Around the Edges
Over the past two months I’ve been doing a lot of thinking about jiu jitsu, talking about jiu jitsu, and maybe even doing some actual jiu jitsu. From the outside it can look that things are happy but often times there is a lot of turmoil. As I’ve gotten more in touch with my feelings, I’ve started to notice the places were I feel unhappy, and instead of repressing them, to allow myself to feel while finding ways to make me feel better. This type of self-soothing and emotional regulation was something that I’ve never done before, and I’m finding it to be rather enjoyable in terms of learning it as a skill.
It strikes me that while I increasingly to find solutions to problems, there will always be a layer to jiu jitsu, and to life, that is around the edges. This place that I call “the edges” is the very thin, perhaps imperceptible, perhaps imagined, line between knowing and unknowing. I have found through many hours of reflection that my frustration often comes with trying to decide or place myself in one or the other realm. The truth is, both exist, often at the same time, and often in direct conflict with each other.
Take competition for example. I have concluded that my past self was never taught that competition was an essential part of the game. In Karate we never competed, and every time we would try out point-based sparring, I’d end up upset and crying because I didn’t like or understood how to handle losing. In regular rounds I felt more comfortable because while someone could gain the upper hand for a while, I could still tough it out and come back to it during the rest of the round.
The only reason why I wanted to compete was because the school gave priority to the club sports that competed — our Karate school wasn’t even considered a club sport in that regard — and then, at the top, were the athletes that competed against other schools on the regular. I used to hate the athletes, with their uniforms (which were washed and dried by work-study student staff); their charter buses (every Saturday morning there were at least two of them, unless it was a home game); their school-branded gear (purple was my favorite color, and I wanted a bag like them); their rehab facilities (humble by other school standards, but still off-limits to scrubs like me); and their seeming monopoly of the most spacious area of the dining hall (big teams needed big tables, but it was obvious no solo person would sit there).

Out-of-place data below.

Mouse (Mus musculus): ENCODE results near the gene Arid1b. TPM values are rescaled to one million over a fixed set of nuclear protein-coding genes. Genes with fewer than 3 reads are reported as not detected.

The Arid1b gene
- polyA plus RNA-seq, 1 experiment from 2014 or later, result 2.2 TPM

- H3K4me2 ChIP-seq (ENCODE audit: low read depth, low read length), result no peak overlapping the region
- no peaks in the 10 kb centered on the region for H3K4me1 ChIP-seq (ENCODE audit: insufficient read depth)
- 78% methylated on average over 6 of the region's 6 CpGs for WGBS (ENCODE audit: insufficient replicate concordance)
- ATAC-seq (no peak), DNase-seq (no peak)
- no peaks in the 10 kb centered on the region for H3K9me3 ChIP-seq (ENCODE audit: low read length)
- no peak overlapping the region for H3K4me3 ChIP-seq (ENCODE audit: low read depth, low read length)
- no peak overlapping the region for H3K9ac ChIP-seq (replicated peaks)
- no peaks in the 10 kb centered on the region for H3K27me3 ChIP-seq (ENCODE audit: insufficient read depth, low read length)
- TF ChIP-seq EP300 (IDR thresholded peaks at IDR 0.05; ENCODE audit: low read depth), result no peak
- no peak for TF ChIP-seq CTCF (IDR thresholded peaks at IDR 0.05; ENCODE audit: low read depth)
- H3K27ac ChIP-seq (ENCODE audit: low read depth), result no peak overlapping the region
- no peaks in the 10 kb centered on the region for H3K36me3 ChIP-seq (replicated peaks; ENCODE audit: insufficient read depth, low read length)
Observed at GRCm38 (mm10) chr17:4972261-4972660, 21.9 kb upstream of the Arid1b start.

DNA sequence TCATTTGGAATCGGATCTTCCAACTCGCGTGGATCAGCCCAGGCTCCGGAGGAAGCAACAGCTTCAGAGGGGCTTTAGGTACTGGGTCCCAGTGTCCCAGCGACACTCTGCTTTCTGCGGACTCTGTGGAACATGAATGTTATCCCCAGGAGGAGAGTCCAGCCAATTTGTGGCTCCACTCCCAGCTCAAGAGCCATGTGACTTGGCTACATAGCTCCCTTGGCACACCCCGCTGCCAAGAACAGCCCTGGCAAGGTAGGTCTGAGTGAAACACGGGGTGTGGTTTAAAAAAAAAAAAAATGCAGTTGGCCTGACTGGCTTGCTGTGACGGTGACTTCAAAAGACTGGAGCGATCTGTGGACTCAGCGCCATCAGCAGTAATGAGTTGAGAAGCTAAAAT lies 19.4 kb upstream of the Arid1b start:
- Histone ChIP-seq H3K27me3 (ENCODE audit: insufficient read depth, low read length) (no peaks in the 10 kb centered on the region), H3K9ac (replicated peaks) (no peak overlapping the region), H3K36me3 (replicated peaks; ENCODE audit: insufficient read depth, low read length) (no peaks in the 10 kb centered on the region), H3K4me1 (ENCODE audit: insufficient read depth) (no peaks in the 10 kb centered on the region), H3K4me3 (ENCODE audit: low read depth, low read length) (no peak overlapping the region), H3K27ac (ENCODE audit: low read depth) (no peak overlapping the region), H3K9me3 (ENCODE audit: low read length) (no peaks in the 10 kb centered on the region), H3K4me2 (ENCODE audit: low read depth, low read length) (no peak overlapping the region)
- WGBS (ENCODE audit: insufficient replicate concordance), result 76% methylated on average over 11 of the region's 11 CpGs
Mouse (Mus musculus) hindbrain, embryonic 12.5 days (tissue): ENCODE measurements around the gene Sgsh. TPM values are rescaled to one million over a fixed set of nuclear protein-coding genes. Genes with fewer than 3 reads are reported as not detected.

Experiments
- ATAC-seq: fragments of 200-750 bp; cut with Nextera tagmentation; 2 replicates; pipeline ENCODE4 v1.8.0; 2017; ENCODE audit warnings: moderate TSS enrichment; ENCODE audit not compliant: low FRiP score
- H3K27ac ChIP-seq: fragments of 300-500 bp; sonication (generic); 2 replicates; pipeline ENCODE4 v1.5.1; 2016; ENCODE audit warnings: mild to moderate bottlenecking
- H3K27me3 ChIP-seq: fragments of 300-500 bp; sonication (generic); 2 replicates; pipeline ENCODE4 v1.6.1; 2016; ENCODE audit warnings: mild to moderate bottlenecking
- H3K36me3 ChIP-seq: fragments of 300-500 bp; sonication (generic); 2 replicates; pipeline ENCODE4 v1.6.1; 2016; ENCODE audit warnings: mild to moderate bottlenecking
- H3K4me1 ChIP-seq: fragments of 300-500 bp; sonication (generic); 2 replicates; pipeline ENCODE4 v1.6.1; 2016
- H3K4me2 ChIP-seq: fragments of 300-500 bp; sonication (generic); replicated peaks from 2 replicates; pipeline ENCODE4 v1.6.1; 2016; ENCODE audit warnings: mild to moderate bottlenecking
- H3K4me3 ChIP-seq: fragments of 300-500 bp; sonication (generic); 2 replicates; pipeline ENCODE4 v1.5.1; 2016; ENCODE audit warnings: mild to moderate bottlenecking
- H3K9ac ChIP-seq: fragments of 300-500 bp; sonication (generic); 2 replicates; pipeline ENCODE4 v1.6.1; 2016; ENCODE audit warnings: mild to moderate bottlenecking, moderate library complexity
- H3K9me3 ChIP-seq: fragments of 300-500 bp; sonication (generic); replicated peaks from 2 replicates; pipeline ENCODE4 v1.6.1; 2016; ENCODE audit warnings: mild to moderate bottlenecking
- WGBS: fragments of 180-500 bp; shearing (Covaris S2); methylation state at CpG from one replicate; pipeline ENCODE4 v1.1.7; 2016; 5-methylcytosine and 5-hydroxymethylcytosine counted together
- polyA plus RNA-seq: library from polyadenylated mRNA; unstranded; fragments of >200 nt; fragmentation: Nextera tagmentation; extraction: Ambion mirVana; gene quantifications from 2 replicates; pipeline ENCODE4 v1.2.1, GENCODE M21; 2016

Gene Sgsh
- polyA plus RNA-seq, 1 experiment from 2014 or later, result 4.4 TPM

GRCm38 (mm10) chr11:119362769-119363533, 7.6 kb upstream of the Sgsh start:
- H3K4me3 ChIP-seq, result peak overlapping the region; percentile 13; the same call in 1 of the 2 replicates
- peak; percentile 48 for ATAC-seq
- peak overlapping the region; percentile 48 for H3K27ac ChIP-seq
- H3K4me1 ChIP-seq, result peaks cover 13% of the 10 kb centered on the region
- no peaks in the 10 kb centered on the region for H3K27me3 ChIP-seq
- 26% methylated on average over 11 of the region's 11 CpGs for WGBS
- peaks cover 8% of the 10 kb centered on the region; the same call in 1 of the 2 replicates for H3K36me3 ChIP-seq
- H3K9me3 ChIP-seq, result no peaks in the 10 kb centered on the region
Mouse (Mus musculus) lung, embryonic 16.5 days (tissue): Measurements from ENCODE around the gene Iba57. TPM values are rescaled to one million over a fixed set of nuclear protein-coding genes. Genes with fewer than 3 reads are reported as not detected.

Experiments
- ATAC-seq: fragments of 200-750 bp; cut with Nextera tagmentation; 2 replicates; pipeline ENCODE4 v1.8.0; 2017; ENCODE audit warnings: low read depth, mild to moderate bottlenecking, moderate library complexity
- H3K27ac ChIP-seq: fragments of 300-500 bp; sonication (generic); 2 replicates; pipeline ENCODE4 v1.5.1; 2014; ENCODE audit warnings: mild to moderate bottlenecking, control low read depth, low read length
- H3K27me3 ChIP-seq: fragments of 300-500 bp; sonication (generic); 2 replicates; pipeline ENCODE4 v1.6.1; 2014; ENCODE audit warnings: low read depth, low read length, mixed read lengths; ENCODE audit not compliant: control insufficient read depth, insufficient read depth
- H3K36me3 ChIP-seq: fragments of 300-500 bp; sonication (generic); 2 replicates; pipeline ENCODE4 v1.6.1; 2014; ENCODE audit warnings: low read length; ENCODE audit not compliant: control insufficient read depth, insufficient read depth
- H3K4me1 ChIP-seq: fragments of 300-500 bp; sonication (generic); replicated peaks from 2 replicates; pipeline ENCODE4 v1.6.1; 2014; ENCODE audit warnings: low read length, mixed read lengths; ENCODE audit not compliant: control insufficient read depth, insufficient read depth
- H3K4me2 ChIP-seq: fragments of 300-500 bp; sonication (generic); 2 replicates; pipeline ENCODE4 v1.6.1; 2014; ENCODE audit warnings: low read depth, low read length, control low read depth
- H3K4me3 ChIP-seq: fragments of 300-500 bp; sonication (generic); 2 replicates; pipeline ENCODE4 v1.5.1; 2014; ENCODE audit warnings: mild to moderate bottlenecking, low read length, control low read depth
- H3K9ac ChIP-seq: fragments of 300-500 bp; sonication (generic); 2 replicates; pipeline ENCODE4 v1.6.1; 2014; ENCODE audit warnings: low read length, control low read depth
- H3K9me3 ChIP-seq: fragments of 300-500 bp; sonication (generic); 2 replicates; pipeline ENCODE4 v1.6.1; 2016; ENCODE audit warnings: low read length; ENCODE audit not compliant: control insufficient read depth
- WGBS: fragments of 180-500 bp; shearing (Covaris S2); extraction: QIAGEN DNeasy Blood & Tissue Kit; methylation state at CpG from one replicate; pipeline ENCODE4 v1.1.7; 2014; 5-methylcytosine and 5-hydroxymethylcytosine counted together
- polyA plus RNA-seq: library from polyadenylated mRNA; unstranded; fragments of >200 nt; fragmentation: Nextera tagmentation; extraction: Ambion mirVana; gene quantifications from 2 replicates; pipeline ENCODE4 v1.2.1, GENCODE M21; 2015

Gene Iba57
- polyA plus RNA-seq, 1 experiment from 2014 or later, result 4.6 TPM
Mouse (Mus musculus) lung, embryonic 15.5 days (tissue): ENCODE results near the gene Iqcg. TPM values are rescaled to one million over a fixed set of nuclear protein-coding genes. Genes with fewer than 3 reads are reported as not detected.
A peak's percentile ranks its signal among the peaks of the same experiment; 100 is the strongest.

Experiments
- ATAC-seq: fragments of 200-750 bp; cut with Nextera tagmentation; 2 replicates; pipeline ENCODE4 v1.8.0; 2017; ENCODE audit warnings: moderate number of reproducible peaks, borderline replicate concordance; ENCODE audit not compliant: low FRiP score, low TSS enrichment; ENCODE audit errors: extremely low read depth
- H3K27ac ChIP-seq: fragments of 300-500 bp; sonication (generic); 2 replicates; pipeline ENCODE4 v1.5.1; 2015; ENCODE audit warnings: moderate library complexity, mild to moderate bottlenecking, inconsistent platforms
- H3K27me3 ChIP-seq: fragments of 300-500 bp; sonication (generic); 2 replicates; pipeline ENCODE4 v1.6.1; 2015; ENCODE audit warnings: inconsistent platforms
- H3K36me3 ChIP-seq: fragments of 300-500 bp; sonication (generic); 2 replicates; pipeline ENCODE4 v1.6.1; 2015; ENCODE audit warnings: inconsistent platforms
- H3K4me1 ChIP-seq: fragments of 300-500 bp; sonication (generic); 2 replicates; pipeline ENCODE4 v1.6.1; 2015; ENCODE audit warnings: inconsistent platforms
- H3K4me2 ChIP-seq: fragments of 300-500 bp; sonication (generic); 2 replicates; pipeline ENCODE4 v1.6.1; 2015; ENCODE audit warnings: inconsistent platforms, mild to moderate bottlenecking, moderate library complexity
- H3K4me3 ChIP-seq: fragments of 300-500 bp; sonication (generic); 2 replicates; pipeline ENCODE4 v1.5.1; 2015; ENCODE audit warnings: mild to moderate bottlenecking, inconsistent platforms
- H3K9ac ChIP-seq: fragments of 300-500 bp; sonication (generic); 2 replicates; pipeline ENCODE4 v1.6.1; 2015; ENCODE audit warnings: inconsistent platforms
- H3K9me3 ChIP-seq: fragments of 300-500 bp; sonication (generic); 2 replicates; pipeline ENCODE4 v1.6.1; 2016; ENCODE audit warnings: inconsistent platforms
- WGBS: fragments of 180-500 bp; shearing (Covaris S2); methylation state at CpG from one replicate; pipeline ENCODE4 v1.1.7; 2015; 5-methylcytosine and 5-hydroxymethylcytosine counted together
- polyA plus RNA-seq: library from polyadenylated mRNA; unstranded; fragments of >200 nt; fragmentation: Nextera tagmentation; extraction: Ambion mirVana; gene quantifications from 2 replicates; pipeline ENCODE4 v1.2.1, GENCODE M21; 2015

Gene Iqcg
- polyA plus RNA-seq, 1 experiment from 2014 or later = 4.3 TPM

What I’ve come to realize, as I’ve matured and have myself tried to define if I was an athlete, was that competition is more than just the external appearances of uniforms, buses, gear, ice packs and recovery drinks. I do not think my Karate experience was less challenging simply because I did not compete, but at the end of the day, I could always focus on myself, and not have to worry about the possibility of losing, since we didn’t compete against other teams.
I’ve come to learn that competition is about the internal experience of oneself, prompted by the exogenous force of an opponent doing everything in their power to stop you from your goal. In this sense, I came to realize that competing was about confronting myself and going deeper than one would go in a normal training day.
And yet, I don’t love to compete. I don’t think I will ever like the feeling of the nerves and the stress weeks or hours beforehand. It’s just not in my nature to do so…and yet, I still want to do my best. That is the greatest growth (I hope) that I’ve exhibited so far from all of this thinking and training. The idea that I can, and will, still strive for excellence even though there is no obvious competition to help me prove that I’m doing just fine.
I’m not sure if I’m fully okay with being the person who just trains, who helps others with competition goals fulfill their dreams, or if I rather push myself and go into the arena myself. I don’t know if it makes logical sense to withdraw from smaller tournaments but still go to the big ones.
I don’t know much of it, which is how I know I’m working “around the edges” of knowing and unknowing. Becoming more comfortable with my emotions. Being patient with what arises. Having faith that I don’t need to have it all figured out.